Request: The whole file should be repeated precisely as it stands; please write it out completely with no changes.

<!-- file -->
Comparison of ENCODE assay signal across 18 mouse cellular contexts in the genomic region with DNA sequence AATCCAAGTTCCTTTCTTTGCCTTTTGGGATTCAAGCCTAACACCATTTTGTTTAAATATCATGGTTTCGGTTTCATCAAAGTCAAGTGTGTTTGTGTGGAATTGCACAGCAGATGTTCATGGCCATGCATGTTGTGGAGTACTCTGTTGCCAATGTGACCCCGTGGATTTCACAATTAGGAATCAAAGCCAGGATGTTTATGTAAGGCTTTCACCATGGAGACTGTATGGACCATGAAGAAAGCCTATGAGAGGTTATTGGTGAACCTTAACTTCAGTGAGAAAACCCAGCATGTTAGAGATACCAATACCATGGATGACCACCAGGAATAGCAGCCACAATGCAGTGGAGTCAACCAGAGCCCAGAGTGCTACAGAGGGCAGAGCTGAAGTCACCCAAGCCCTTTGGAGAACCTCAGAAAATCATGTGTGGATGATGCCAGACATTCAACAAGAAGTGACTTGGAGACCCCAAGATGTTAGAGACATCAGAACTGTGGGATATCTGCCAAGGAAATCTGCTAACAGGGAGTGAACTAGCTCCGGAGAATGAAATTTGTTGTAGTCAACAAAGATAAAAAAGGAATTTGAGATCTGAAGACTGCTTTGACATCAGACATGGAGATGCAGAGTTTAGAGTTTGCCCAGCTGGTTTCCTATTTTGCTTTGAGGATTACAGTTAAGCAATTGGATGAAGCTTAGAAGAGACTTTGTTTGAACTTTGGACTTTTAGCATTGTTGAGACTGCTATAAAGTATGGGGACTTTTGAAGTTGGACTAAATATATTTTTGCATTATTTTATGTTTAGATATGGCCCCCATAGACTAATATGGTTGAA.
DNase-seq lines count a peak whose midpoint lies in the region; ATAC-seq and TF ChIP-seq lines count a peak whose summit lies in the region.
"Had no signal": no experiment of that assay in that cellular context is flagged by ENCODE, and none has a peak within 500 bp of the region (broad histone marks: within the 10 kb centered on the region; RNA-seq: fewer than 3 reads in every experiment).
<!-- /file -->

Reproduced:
Comparison of ENCODE assay signal across 18 mouse cellular contexts in the genomic region with DNA sequence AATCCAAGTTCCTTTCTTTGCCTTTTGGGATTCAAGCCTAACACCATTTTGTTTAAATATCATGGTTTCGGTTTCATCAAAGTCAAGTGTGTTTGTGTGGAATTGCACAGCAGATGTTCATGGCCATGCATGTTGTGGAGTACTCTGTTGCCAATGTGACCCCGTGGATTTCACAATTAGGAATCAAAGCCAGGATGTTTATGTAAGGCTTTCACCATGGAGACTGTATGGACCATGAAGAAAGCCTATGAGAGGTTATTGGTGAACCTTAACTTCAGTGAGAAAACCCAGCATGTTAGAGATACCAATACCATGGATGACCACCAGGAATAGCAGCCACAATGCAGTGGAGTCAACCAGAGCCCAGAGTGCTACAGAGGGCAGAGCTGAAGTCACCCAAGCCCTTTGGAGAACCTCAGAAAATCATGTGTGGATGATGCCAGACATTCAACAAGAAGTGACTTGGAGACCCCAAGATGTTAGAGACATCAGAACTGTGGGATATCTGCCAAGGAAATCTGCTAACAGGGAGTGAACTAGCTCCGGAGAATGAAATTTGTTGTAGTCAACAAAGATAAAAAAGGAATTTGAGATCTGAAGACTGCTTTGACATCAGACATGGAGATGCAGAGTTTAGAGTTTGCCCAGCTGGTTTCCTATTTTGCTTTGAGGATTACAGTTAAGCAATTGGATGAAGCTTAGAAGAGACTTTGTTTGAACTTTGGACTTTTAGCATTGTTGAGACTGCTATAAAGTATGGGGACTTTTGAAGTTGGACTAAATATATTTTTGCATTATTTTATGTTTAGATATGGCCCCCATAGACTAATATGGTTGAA.
DNase-seq lines count a peak whose midpoint lies in the region; ATAC-seq and TF ChIP-seq lines count a peak whose summit lies in the region.
"Had no signal": no experiment of that assay in that cellular context is flagged by ENCODE, and none has a peak within 500 bp of the region (broad histone marks: within the 10 kb centered on the region; RNA-seq: fewer than 3 reads in every experiment).